Manganye B.S.,University of Venda | Maluleke T.X.,Human science Research Council HSRC | Lebese R.T.,University of Venda
African Journal of AIDS Research | Year: 2013

The aim of the study was to determine the views of professional nurses on the manifestations of HIV and AIDS stigma and discrimination and their influence on the quality of care rendered to people living with HIV and AIDS in three rural hospitals of Limpopo province, South Africa. The study was qualitative, exploratory, descriptive and contextual in nature. The population included all professional nurses registered with the South African Nursing Council who were working with confirmed HIV-positive patients in the three hospitals and had received specialised training in voluntary counselling and testing (VCT), antiretrovirals (ARV), prevention of mother-to-child transmission (PMTCT) and couple counselling. A purposive sampling method was used to select both the wards and participants, based on set criteria. A total of 9 wards (6 adult medical and 3 maternity) and 37 participants were selected. Focus group discussions and semi-structured and key informant interviews were conducted. Data were analysed using a combination of data analysis guidelines from different sources. Results revealed that professional nurses were aware of the existence of HIV and AIDS stigma and discrimination in their wards and regarded these as bad and improper care of HIV-positive patients. Behaviour included leaving care of HIV patients to junior members of staff with limited skills and knowledge of HIV and AIDS; showing HIV-positive patients that their disease was dangerous and contagious; judgmental behaviour towards and stereotyping of HIV-positive patients; and regarding patients with HIV and AIDS as uncooperative and problematic in the wards. Copyright © NISC (Pty) Ltd.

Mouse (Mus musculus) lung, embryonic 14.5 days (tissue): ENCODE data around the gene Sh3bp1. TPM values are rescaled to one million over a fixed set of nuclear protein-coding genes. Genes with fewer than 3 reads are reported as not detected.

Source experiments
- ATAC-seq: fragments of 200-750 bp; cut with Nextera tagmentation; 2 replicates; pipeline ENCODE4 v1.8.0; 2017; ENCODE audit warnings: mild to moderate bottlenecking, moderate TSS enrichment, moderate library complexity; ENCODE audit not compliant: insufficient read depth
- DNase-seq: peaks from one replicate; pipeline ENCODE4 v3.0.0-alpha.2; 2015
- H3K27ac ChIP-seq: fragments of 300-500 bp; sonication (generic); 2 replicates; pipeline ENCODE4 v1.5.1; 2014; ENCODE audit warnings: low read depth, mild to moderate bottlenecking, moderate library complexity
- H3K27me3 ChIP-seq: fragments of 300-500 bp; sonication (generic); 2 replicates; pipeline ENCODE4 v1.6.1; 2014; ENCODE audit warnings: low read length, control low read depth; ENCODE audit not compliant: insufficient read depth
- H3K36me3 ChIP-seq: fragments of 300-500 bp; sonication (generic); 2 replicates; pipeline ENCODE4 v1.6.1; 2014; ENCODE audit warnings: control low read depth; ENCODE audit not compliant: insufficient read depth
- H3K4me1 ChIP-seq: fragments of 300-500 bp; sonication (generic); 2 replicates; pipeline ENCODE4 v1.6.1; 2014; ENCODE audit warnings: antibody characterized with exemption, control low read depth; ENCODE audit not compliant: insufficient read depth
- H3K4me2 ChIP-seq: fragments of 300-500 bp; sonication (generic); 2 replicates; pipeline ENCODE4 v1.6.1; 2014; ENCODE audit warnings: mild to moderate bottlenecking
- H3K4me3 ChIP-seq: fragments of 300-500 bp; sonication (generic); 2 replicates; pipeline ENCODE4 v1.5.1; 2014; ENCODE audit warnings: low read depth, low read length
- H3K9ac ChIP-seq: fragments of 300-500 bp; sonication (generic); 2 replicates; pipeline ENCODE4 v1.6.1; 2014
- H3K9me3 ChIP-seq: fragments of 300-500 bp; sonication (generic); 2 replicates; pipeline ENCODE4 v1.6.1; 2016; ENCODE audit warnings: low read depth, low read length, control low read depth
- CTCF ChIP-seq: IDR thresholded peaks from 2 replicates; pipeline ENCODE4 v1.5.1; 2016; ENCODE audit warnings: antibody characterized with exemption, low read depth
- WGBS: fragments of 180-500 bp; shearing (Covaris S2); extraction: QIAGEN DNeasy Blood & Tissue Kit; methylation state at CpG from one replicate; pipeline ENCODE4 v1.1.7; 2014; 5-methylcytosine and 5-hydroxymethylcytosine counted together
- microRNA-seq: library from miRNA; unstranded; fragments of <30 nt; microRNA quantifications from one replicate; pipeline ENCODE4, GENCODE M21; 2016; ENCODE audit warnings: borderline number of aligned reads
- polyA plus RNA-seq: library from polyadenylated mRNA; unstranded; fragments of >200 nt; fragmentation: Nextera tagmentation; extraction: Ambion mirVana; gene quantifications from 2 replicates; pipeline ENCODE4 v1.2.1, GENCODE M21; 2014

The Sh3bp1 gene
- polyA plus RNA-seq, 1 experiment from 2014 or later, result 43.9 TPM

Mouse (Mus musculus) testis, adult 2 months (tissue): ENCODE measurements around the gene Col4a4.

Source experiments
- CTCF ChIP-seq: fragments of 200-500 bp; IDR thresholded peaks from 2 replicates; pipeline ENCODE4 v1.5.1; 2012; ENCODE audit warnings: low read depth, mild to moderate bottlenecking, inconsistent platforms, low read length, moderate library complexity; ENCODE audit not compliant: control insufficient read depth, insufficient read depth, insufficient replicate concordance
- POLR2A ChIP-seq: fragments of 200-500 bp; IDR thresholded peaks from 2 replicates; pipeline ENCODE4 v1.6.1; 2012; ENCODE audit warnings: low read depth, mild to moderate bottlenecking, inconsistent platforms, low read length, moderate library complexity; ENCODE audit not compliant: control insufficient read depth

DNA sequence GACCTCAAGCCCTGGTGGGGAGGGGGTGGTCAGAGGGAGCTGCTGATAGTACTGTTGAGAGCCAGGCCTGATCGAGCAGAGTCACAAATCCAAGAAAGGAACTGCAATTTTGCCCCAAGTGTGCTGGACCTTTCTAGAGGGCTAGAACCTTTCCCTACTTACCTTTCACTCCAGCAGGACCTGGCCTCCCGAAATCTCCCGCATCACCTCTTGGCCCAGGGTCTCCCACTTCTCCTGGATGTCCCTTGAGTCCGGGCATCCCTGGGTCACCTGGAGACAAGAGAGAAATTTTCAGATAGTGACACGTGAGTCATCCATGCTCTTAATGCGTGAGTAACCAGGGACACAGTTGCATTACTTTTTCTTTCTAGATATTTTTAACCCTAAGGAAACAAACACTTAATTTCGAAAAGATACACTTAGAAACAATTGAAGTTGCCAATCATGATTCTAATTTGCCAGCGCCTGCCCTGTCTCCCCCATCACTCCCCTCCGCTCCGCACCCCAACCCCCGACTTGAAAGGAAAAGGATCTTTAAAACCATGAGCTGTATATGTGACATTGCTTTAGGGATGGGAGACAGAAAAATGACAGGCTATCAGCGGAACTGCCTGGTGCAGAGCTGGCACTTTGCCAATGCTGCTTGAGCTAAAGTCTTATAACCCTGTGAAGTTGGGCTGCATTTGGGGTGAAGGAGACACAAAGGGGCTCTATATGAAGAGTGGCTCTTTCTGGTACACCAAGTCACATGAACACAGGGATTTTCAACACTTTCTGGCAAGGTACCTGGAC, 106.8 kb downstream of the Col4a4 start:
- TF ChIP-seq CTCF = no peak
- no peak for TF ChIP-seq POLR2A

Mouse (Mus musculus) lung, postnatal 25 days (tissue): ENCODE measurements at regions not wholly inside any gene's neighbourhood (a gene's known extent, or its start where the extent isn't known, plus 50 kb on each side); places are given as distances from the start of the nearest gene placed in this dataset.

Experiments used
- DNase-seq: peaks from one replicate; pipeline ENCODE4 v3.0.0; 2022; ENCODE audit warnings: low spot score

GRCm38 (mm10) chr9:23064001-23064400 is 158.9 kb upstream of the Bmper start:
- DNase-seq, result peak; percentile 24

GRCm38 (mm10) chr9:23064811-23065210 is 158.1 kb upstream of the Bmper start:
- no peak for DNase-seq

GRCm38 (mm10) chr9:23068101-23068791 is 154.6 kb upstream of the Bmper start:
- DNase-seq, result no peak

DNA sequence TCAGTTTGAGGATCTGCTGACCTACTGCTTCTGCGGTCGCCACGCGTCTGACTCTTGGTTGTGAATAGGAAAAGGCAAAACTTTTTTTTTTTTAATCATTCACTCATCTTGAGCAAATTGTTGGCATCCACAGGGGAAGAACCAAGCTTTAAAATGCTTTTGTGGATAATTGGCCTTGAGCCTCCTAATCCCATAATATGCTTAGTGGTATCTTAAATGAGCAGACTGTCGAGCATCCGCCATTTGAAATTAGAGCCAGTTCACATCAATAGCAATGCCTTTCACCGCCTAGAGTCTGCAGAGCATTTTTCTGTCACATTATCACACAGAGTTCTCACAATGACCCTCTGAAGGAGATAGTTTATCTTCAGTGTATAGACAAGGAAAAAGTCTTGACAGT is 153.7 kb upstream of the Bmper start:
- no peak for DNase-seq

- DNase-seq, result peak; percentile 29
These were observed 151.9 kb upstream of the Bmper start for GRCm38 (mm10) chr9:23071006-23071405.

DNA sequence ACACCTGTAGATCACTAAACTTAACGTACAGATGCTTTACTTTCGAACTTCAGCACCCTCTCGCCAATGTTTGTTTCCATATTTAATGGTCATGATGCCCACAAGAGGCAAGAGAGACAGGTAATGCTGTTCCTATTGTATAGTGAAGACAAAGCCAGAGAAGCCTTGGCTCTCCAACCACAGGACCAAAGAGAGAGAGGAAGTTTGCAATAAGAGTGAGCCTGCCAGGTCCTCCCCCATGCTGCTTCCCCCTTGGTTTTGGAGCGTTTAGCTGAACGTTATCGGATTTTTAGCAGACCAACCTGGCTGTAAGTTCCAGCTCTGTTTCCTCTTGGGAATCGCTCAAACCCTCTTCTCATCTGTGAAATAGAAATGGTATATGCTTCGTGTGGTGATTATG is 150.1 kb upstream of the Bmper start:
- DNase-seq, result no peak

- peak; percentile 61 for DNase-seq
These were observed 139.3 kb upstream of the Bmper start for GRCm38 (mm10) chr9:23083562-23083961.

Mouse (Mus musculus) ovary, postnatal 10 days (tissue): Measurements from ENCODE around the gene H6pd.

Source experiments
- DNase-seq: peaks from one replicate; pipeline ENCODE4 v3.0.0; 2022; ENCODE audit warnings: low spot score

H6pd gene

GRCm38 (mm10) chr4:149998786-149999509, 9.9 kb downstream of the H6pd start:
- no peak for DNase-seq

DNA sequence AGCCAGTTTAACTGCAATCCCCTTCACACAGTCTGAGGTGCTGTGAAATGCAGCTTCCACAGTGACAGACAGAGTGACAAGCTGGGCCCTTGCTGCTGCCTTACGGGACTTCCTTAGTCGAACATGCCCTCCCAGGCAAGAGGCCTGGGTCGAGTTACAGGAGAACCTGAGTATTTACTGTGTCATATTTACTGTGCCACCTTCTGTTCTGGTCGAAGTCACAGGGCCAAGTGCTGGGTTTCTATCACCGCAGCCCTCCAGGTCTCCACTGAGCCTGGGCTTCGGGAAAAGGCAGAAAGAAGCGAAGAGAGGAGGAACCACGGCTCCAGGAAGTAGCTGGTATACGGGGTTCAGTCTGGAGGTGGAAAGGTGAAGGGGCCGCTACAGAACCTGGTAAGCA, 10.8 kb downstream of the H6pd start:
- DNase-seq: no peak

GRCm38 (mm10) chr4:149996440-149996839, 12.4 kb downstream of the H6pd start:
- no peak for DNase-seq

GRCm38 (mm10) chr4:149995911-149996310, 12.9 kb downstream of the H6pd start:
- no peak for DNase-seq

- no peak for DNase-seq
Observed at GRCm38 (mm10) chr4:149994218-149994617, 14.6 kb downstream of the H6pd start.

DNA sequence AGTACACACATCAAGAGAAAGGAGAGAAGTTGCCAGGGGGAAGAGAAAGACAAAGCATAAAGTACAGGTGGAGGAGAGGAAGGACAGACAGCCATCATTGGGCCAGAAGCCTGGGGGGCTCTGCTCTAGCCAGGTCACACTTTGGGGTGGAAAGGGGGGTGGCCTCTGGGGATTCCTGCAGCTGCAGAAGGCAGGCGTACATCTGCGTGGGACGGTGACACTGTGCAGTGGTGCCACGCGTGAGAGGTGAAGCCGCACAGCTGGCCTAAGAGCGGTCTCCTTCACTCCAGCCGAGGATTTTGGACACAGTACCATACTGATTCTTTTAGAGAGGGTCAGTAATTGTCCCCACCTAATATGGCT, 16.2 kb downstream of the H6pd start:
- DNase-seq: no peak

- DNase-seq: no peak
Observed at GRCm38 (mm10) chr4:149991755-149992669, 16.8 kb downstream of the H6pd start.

The capacity of countries with high HIV and AIDS prevalence to provide antiretroviral treatment and care for all people who need support remains a public health challenge. In Lesotho, there are improvements in this area but the high proportion of people who need ART yet they do not receive treatment suggests that many HIV-infected people continue to depend on medicines that treat opportunistic infections. The objective of the article is to explore caregivers' experiences with diagnostic procedures and outcomes, prescriptions and treatment outcomes when ARVs were unavailable. A phenomenological design using in-depth face-to-face interviews was used to obtain the experiences of 21 family caregivers about caregiving, including access to and use of medical treatments. Caregivers' experiences indicate that most of the consulted health professionals provided vague and inconsistent diagnoses while the medication they prescribed failed to treat most of the symptoms. Unavailability of medicines that control pain and symptoms effectively continues to be a prominent feature of HIV and AIDS home-based caregiving in Lesotho. It is recommended that health professionals should facilitate disclosure of HIV diagnosis to family caregivers to assist them to understand unstable treatment outcomes; and policy makers should strengthen home-based care by developing policies that integrate palliative care into HIV and AIDS care.